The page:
But here's what nags at me: What if the parameters affect each other so much that we can't take this `sequential exploration' approach? What if, having found a Parameter X that looks best, the optimal Parameter Y (or whatever) would actually necessitate going back to Parameter X and re-tweaking it? In such a case, it seems to me that our exploration of `Pixinsight parameter space' is fairly close to hopeless, without some massively automated AI system doing it for us.

So, my question boils down to this: In most of PIs major modules (Deconv, MMT denoising, etc...), will we get good results if we iterate parameter-by-parameter, sequentially? And more to the point, *what order of parameters should we use*?

I think that if the PI Team could give us a simple list of the `parameter order' for each processing module, these lists would be some very powerful information for PI users. We'd know what order to use VaryParams, and then processing in PI becomes like shooting a celestial object with a CCD camera and autoguider... just set it up and let it go. Forget that manual guiding with the illuminated cross-hairs, go take a nap or look through a visual scope or do something that you actually enjoy. In the case of PI, forget staring at PI all day, just check on it from time to time to see if you need to set VaryParams on some new task, and go live your life. True, processing wouldn't *really* become a brainless, automated task. A reasonably deep understanding of the methodology of imaging and the workings of PI will still be necessary, as well as an aesthetic sense. But this just seems to be a way to harness the power of a computer to do our iteration for us, instead of staring dumbly at the PI screen, as I do.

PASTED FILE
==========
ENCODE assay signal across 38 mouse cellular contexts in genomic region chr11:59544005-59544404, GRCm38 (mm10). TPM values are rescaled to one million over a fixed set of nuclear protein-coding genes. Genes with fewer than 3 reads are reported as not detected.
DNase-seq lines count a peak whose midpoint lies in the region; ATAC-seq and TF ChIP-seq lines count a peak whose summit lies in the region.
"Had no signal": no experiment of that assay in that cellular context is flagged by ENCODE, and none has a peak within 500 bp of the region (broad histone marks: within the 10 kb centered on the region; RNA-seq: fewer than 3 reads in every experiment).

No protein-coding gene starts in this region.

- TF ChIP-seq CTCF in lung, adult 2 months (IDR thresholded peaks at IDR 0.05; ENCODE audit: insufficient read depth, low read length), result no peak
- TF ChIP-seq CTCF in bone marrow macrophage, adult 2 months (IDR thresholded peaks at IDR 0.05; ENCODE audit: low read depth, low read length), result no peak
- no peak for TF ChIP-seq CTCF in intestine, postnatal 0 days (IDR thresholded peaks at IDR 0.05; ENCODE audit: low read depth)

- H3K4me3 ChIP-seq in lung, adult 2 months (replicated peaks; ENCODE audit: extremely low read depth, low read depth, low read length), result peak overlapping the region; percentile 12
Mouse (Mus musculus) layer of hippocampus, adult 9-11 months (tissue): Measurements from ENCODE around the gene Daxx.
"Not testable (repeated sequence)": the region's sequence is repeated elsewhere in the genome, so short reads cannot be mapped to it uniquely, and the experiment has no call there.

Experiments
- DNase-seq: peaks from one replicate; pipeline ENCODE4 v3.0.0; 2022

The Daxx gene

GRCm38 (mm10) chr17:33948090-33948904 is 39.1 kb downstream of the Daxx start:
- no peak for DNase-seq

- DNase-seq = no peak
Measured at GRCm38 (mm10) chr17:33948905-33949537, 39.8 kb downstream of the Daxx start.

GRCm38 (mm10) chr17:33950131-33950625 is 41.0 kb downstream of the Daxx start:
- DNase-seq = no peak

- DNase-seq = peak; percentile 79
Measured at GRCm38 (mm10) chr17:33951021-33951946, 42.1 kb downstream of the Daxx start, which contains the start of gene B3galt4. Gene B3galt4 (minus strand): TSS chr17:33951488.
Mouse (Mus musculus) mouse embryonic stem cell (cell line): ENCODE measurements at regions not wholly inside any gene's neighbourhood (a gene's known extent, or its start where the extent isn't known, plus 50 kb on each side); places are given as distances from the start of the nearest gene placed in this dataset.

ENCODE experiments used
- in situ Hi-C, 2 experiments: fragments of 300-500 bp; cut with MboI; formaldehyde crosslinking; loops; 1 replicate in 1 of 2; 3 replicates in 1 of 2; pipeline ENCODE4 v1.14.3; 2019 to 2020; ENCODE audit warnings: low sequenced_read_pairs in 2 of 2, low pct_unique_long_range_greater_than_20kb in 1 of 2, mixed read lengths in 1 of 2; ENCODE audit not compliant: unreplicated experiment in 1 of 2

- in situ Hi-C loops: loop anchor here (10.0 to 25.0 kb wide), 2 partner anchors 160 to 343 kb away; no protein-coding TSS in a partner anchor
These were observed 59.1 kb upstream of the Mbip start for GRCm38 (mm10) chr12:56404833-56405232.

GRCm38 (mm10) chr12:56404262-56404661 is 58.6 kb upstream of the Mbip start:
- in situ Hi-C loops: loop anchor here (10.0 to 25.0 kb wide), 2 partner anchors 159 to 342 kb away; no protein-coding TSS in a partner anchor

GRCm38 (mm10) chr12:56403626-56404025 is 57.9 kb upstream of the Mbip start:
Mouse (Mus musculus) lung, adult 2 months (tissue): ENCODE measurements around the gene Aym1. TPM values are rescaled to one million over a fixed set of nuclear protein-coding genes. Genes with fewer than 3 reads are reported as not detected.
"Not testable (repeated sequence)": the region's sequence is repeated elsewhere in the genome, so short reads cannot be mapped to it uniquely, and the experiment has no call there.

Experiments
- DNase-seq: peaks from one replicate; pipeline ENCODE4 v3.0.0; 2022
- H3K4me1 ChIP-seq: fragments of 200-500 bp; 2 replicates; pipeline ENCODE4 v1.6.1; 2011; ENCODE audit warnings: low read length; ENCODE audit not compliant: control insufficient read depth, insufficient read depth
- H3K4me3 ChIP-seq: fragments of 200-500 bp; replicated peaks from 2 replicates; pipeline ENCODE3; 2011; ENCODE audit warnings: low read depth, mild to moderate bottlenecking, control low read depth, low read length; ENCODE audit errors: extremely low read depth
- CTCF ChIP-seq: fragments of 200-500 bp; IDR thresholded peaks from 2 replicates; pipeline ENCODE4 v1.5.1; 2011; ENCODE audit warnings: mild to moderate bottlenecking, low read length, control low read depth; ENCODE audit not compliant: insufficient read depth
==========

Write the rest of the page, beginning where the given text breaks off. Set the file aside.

So, to make this work... what is the preferred order of `parameter exploration' for each of PIs modules? Hmm? If we have this, we can (sort of) all become PI wizards like the gurus we admire so much! (There's some tongue-in-cheek exaggeration there, of course.)